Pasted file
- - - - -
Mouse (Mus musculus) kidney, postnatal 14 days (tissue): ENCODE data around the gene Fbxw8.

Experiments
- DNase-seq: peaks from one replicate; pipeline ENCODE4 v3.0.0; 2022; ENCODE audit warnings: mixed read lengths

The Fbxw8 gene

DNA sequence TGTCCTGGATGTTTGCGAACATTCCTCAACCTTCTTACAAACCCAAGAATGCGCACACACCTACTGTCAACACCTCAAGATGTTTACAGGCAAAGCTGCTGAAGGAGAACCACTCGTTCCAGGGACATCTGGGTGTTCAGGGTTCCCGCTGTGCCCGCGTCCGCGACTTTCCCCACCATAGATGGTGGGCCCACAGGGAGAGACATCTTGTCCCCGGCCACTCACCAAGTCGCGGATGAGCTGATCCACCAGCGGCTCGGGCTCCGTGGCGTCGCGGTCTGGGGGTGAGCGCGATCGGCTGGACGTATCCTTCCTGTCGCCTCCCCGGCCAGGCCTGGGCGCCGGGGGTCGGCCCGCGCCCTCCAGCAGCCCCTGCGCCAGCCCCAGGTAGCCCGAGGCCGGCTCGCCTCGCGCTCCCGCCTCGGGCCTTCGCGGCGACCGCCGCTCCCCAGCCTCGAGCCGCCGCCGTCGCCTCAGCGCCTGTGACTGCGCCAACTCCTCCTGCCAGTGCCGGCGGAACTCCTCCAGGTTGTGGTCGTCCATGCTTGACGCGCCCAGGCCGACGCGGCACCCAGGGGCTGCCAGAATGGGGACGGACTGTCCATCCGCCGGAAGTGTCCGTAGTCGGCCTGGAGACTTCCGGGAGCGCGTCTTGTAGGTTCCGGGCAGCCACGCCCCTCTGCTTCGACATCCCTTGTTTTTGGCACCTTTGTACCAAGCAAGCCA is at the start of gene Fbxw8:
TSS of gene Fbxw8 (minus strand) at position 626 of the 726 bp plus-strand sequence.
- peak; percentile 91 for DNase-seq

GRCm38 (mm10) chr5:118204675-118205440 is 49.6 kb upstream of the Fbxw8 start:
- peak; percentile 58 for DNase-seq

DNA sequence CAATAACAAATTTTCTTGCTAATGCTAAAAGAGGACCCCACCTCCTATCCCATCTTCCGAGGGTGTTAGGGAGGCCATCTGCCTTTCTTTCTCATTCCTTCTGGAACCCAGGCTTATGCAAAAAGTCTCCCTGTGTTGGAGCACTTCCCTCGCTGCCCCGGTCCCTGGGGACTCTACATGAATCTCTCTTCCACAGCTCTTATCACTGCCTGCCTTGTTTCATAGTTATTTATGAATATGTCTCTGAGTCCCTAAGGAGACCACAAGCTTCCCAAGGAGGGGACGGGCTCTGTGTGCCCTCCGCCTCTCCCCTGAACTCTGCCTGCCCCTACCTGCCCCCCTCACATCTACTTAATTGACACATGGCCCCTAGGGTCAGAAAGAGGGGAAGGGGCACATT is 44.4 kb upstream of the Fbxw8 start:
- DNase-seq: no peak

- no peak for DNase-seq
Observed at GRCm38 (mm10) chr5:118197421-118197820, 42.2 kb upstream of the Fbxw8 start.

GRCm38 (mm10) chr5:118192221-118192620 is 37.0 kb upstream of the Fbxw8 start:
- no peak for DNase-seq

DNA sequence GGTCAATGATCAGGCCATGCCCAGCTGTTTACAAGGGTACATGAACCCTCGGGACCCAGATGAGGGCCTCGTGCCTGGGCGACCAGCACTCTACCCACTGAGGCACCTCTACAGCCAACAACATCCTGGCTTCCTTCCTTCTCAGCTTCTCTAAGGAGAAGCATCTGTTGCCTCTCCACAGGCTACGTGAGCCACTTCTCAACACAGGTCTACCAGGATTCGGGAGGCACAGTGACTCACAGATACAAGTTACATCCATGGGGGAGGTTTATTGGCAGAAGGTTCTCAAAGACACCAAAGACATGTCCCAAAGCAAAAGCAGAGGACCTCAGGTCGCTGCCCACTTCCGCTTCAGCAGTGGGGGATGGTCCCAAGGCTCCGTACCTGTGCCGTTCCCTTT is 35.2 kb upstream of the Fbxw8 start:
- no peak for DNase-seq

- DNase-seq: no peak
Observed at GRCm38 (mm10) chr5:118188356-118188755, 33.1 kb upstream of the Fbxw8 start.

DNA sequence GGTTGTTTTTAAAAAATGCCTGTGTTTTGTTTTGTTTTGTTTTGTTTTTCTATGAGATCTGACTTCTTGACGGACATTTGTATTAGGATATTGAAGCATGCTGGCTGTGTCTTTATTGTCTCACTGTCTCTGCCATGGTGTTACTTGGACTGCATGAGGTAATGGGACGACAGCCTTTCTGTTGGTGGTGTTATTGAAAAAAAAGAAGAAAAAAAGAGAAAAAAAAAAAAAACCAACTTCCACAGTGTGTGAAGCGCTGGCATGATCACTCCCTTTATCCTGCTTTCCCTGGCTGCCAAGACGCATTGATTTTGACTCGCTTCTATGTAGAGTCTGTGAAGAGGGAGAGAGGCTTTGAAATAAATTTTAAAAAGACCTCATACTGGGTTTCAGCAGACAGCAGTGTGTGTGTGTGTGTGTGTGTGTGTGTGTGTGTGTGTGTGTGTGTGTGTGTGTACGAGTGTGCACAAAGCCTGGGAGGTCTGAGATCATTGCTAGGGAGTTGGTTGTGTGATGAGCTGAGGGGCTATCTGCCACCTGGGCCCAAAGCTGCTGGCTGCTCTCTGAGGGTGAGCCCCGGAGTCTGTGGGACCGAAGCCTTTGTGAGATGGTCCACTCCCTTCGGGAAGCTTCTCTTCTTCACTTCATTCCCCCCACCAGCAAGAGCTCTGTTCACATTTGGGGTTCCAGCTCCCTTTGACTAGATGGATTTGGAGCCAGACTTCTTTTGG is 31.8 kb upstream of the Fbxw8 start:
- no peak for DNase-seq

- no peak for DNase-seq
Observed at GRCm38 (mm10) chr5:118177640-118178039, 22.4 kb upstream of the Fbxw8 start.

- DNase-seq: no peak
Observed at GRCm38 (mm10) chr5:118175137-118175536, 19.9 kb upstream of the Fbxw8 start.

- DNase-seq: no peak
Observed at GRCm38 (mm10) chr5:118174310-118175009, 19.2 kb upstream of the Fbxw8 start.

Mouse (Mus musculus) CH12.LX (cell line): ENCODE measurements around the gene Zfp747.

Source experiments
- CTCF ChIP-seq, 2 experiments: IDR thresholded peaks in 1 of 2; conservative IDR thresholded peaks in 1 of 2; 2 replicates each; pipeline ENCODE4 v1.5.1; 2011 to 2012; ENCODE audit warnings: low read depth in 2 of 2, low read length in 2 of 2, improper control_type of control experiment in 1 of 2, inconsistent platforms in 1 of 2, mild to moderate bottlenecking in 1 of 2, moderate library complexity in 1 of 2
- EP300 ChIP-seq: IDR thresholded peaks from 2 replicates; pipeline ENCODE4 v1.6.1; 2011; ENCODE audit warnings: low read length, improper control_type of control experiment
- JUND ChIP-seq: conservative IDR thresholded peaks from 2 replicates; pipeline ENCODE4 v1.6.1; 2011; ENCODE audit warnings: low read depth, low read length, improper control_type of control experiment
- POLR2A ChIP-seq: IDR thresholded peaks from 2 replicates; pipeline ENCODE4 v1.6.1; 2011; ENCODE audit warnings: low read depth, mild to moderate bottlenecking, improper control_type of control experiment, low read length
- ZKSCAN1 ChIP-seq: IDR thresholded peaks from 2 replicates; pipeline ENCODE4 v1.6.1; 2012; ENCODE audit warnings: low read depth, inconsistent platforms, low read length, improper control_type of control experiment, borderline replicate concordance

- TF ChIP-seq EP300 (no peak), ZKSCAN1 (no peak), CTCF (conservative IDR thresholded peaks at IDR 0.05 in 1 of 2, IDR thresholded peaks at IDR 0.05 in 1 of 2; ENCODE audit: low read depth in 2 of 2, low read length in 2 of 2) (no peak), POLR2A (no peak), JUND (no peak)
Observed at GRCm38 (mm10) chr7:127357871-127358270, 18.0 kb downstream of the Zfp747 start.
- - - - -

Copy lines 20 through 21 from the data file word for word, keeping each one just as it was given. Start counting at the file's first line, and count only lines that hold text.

DNA sequence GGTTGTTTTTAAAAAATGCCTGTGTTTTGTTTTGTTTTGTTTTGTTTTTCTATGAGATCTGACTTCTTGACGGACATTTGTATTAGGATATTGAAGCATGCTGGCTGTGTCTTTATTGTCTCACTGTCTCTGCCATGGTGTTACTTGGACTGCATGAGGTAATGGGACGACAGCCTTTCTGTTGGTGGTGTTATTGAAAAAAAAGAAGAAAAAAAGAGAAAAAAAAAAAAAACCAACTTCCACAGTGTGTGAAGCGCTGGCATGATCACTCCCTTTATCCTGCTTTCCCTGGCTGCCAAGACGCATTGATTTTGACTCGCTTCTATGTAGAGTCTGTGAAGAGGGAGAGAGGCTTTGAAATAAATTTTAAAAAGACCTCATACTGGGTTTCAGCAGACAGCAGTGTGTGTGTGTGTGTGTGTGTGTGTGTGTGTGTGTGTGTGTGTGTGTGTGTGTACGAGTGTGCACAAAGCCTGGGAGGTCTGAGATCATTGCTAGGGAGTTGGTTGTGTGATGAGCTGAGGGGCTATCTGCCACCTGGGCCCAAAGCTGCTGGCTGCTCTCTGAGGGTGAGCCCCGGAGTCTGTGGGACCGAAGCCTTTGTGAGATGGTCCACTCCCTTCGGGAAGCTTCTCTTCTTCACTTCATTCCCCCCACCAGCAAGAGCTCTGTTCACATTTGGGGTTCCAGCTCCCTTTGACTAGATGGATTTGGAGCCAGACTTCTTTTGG is 31.8 kb upstream of the Fbxw8 start:
- no peak for DNase-seq